Bring back Bangladeshis from foreign jails


Foreign minister AK Abdul Momen recently informed the parliament that there are 8,848 Bangladeshis in jails or detention centres of various countries. This is a matter of grave concern. Lack of legal assistance forces them to reamain behind bars year after year.

According to officials records, most of these Bangladeshis are detained in India, totalling 2,049 there. Another 1,156 are in Abu Dhabi, 693 in Bahrain, 572 in Malaysia, 768 in Saudi Arabia, 442 in Oman, 316 in Kuwait and 327 in Turkey. However, it is likely that the numbers are much higher. In 2017, the expatriate welfare minister said over 15,000 Bangladeshis had been held in foreign jails.

How could there be such a dramatic fall in the figure within two years? The government might say a section of the detained have been released due to its diplomatic steps. But local and international media are regularly publishing reports of fresh arrests of Bangladeshis in foreign countries. The government of Saudi Arabia has been arresting them for taking up jobs or joining companies illegally. This suggests their crime is that serious. Earlier, the Saudi government announced that they would help these persons with their work permits. That means helping them get released or changing their work papers is not a tough task.

On the other hand, most of those languishing in Indian jails were trafficked into that country. Human traffickers use India as a route to traffic them to other countries as well. The governments of both the countries should extend legal aid to them on an emergency basis, as it is not possible to free them without the help of the country where they are held.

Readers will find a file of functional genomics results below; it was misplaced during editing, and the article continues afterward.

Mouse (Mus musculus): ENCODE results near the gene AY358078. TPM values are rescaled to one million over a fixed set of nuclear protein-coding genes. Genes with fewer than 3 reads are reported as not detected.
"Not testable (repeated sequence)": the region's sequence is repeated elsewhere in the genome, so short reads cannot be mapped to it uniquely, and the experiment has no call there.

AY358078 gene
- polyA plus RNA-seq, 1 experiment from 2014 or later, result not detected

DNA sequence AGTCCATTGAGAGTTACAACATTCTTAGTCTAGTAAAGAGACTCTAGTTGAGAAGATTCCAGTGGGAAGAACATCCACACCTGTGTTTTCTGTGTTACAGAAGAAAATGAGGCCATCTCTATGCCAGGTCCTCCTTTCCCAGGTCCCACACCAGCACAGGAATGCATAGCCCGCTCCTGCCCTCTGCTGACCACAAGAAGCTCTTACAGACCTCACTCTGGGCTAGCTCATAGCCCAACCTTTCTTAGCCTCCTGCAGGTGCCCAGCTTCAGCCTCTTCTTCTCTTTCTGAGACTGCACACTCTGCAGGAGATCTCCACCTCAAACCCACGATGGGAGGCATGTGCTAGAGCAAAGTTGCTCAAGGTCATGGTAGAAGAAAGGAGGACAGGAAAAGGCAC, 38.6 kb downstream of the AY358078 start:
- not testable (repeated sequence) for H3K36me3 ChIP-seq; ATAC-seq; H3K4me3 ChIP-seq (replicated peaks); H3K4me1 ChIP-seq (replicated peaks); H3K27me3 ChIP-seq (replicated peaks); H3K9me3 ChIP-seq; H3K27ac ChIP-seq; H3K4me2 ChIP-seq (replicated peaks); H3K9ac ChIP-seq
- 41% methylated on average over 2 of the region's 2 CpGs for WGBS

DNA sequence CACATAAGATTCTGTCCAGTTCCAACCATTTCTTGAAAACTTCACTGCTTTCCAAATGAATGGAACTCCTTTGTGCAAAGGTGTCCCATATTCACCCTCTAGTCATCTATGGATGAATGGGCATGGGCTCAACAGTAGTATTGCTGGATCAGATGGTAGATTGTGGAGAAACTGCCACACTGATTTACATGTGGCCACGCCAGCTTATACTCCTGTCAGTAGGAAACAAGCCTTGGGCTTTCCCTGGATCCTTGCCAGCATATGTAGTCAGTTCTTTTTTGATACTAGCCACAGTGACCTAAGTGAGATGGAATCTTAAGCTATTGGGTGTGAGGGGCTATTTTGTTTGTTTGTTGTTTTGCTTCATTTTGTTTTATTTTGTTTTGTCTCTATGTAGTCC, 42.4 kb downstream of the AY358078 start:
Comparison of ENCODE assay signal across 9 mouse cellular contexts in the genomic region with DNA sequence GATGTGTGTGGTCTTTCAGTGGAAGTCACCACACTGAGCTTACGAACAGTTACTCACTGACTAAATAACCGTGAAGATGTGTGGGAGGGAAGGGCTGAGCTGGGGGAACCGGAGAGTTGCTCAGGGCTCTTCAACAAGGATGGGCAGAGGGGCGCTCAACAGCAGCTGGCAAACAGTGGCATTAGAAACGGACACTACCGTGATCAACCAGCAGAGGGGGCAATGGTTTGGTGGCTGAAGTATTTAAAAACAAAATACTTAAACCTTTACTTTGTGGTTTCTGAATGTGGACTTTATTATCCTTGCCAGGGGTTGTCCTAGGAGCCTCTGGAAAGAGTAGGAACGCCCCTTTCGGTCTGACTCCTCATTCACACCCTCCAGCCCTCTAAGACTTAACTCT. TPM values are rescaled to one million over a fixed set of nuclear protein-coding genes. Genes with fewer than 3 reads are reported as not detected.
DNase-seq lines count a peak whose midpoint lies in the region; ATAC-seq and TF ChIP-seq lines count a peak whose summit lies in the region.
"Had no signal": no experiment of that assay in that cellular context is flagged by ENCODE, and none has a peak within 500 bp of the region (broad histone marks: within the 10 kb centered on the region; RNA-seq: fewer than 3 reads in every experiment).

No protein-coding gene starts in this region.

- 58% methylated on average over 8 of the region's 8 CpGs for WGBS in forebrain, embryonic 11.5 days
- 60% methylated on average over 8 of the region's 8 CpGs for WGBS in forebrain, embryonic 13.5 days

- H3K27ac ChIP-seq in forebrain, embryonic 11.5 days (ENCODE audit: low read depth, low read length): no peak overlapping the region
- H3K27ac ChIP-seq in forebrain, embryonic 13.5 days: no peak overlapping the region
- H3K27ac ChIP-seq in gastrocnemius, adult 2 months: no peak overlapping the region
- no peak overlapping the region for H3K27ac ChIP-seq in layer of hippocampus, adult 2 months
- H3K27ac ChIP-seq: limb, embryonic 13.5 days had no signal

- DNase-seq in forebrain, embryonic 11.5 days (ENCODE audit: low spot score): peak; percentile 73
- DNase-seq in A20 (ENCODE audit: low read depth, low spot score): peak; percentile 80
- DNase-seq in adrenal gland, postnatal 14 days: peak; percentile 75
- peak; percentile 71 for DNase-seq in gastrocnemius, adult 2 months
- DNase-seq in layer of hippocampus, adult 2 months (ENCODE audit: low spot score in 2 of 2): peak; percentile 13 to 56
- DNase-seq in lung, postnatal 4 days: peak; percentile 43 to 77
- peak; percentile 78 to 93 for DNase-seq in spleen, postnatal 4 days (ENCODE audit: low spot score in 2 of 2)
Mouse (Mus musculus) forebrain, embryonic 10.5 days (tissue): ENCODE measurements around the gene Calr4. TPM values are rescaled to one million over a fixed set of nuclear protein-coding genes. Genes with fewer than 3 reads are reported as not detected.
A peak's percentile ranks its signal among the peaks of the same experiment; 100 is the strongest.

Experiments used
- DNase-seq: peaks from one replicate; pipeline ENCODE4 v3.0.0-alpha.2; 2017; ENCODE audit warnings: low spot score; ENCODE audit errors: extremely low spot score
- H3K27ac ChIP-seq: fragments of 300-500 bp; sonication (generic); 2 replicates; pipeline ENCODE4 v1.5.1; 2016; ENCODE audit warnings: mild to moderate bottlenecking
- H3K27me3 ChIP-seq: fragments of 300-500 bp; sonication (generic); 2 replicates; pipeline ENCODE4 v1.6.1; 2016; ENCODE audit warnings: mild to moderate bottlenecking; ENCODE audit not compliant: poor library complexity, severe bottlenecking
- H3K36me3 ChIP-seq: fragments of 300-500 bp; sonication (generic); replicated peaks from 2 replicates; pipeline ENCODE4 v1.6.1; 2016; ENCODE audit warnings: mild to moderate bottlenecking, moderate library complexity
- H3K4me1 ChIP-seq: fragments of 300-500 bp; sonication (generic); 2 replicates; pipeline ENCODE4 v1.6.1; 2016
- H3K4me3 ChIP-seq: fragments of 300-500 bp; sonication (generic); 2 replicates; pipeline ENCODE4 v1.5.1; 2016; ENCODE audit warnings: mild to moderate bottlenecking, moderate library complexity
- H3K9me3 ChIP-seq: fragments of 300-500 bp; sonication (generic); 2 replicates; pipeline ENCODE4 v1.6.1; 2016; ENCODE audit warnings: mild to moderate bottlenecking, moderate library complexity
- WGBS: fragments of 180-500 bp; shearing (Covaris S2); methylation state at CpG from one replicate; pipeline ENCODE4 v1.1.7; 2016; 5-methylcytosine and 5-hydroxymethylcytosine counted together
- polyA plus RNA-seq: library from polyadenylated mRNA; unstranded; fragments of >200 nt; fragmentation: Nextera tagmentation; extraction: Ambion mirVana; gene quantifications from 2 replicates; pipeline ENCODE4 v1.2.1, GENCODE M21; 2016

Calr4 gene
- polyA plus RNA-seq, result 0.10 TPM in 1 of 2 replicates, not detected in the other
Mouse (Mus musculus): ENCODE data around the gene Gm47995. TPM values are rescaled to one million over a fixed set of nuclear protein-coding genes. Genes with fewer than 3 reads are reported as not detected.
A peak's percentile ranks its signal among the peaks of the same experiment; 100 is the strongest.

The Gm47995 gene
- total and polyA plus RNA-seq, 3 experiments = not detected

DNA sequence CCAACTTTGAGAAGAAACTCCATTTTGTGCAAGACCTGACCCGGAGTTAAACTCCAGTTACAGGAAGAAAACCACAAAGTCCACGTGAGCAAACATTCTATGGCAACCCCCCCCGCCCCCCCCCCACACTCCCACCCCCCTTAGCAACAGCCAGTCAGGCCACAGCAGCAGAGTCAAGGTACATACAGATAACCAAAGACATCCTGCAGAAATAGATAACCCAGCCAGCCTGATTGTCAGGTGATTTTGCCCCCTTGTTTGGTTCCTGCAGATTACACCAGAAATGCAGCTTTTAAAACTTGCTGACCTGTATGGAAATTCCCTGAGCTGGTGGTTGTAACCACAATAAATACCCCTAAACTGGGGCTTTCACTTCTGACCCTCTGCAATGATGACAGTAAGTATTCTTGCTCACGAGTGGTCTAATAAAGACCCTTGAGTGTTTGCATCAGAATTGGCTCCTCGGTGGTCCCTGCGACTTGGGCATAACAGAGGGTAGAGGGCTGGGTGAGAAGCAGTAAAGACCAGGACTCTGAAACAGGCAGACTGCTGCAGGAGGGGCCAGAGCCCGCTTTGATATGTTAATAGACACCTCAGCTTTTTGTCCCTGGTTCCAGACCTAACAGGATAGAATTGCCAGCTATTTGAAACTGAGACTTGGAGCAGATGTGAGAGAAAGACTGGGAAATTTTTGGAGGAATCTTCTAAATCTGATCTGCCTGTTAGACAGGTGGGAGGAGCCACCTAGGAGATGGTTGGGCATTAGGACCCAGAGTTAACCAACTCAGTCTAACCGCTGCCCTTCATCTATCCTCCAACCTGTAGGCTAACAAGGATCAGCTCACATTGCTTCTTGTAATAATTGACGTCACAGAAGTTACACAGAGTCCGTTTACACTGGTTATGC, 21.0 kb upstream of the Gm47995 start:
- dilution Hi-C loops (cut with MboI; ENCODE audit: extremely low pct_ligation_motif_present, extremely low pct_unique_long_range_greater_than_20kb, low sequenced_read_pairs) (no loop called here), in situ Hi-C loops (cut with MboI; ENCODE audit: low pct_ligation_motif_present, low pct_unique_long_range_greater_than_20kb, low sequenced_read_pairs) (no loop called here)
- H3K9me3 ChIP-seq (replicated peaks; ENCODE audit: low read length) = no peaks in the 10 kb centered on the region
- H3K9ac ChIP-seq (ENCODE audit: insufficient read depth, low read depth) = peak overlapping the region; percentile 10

A few years ago, a Bangladeshi was arrested in India as a murderer. It was later learned that he was arrested because of confusion over name. The government of India handed him over to Bangladesh as the incident came to light in the media. The government must take initiative to free those who are behind bars in India or other countries without committing any crime there. But the law will move at its own pace for the criminals. The Bangladeshi workers had a good reputation in foreign lands. That reputation cannot be destroyed just because of the actions of a few.

The foreign minister said taking up diplomatic initiatives to help the incarcerated Bangladeshis to return home is one of the main responsibilities of his ministry. But there is public perception that the ministry is not carrying out that responsibility properly.

A more effective role of the foreign ministry and Bangladesh missions in concerned countries is needed to help free those languishing in jails of those countries. The assistance of foreign human rights organisations can be taken, if necessary. At the same time, strong action is necessary against those persons or companies that are putting people into danger in the name of providing them good jobs in foreign lands.

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